With Asian Bodywork, the practitioner’s hands are in contact with the client’s body throughout the session. Changes along an energy channel can be monitored during a session, and the treatment can be adjusted to ensure the greatest benefit.

Asian Bodywork is designed to balance the entire energy system. Even the specific point work of Acupressure Therapy often begins with hands on work that not only massages the body, but allows an assessment of current energy imbalances.

The massage and rhythmic compression of Asian Bodywork
produce a deeper level of relaxation than a typical Acupuncture session.
This in turn reduces stress and strengthens the body’s natural healing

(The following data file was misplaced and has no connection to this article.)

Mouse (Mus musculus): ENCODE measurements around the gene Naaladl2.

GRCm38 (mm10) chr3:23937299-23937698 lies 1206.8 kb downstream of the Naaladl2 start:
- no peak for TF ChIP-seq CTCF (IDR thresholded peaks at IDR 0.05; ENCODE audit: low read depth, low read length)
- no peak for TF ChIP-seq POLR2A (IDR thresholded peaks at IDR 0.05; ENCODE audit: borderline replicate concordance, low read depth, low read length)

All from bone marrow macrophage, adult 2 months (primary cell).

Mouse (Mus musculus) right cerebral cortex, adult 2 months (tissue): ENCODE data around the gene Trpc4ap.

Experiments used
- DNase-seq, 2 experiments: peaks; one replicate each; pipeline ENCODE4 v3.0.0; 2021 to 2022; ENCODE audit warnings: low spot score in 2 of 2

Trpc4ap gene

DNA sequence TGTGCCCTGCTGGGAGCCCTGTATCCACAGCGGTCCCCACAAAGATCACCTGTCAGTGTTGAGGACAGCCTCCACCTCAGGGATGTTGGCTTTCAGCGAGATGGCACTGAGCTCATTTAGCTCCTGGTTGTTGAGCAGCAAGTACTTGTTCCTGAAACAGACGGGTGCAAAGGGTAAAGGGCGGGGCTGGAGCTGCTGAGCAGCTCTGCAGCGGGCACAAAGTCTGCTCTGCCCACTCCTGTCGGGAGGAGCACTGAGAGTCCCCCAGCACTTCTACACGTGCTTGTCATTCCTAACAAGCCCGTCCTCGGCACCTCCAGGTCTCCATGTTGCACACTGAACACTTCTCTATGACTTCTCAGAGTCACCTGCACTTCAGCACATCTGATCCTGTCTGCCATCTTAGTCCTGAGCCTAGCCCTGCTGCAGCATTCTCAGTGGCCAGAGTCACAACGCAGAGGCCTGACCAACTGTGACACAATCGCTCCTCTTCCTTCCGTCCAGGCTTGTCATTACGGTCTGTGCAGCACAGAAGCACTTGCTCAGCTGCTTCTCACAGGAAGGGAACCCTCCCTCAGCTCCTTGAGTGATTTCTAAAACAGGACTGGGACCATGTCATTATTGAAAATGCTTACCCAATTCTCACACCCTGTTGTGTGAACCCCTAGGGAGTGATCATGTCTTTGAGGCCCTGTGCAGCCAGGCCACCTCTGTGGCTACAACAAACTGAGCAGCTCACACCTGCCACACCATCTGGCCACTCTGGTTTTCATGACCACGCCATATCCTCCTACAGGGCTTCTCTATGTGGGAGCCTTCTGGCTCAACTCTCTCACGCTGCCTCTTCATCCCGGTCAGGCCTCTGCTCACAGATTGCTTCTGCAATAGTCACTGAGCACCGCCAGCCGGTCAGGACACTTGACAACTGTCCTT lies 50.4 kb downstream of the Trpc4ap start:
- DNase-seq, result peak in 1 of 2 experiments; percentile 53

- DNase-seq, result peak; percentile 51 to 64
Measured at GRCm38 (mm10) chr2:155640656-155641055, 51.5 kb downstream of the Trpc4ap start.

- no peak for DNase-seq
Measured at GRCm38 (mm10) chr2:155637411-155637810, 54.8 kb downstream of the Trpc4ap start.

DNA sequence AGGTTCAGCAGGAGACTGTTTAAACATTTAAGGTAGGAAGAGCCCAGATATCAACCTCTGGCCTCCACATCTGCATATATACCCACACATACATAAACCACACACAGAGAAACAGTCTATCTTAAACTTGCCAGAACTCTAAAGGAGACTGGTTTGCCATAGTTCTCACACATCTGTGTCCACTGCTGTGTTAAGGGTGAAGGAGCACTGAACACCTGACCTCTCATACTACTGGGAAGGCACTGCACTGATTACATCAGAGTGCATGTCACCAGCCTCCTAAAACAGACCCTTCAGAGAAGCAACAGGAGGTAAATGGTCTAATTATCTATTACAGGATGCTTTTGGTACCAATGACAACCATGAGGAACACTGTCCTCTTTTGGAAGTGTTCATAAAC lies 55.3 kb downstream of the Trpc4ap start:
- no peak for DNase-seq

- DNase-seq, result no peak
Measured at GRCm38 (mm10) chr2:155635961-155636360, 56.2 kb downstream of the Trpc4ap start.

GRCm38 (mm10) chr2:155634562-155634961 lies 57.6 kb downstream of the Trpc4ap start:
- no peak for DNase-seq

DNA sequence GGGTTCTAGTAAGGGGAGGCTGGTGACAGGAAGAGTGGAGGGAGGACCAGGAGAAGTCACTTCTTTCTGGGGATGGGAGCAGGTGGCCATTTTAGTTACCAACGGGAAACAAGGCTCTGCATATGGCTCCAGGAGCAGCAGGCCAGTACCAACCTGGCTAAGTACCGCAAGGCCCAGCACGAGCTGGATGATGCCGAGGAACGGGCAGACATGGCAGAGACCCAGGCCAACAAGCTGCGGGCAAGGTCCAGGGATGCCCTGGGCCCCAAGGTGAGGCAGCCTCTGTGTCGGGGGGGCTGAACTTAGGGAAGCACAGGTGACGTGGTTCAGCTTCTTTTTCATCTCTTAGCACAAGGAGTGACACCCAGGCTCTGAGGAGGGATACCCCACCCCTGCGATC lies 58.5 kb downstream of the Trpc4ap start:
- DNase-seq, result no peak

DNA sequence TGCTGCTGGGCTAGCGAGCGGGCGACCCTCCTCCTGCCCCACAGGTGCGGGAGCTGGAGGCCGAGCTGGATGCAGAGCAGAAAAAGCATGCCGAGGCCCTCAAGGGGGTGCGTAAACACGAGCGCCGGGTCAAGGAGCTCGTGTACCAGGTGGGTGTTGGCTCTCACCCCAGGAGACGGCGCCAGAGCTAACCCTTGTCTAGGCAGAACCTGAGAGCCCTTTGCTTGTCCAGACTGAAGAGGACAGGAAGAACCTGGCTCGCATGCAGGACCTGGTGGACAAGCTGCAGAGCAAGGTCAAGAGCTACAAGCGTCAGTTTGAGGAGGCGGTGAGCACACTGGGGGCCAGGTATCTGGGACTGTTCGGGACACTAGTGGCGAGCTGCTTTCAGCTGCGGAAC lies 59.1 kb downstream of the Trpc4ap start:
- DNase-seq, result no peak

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What happens in a session?

Tui Na Massage and Acupressure Therapy are performed on a table. Shiatsu is traditionally performed on a thick mat on the floor.

All work is done fully clothed. It’s best to wear loose,
comfortable clothing that allows you to move your arms and legs (see How should I prepare for a session?).

Sessions usually begin with an assessment of your current condition. There may be an initial sessions that includes gathering information on your health and lifestyle history. This may take longer than subsequent sessions (see How long is a session?)

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Are there people who shouldn’t receive Asian Bodywork?

Asian Bodywork is not advisable:

  • When you are coming down with a cold or the flu, since energy work at this time could intensify symptoms
  • If you have an acute illness or fever